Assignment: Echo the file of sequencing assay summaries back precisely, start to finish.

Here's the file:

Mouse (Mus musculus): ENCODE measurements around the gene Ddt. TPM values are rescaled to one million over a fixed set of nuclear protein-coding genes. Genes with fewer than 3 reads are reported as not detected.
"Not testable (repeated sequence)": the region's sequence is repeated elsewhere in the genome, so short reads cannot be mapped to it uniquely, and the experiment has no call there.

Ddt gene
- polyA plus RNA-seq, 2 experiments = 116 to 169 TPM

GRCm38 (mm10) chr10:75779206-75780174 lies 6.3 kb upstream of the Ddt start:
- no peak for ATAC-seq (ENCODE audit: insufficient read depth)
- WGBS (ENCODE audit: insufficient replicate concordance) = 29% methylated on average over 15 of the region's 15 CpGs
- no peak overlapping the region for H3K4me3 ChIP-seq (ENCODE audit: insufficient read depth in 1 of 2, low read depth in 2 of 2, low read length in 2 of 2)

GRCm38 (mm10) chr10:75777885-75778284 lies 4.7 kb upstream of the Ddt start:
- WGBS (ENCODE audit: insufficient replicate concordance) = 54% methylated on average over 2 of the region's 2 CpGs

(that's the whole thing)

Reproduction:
Mouse (Mus musculus): ENCODE measurements around the gene Ddt. TPM values are rescaled to one million over a fixed set of nuclear protein-coding genes. Genes with fewer than 3 reads are reported as not detected.
"Not testable (repeated sequence)": the region's sequence is repeated elsewhere in the genome, so short reads cannot be mapped to it uniquely, and the experiment has no call there.

Ddt gene
- polyA plus RNA-seq, 2 experiments = 116 to 169 TPM

GRCm38 (mm10) chr10:75779206-75780174 lies 6.3 kb upstream of the Ddt start:
- no peak for ATAC-seq (ENCODE audit: insufficient read depth)
- WGBS (ENCODE audit: insufficient replicate concordance) = 29% methylated on average over 15 of the region's 15 CpGs
- no peak overlapping the region for H3K4me3 ChIP-seq (ENCODE audit: insufficient read depth in 1 of 2, low read depth in 2 of 2, low read length in 2 of 2)

GRCm38 (mm10) chr10:75777885-75778284 lies 4.7 kb upstream of the Ddt start:
- WGBS (ENCODE audit: insufficient replicate concordance) = 54% methylated on average over 2 of the region's 2 CpGs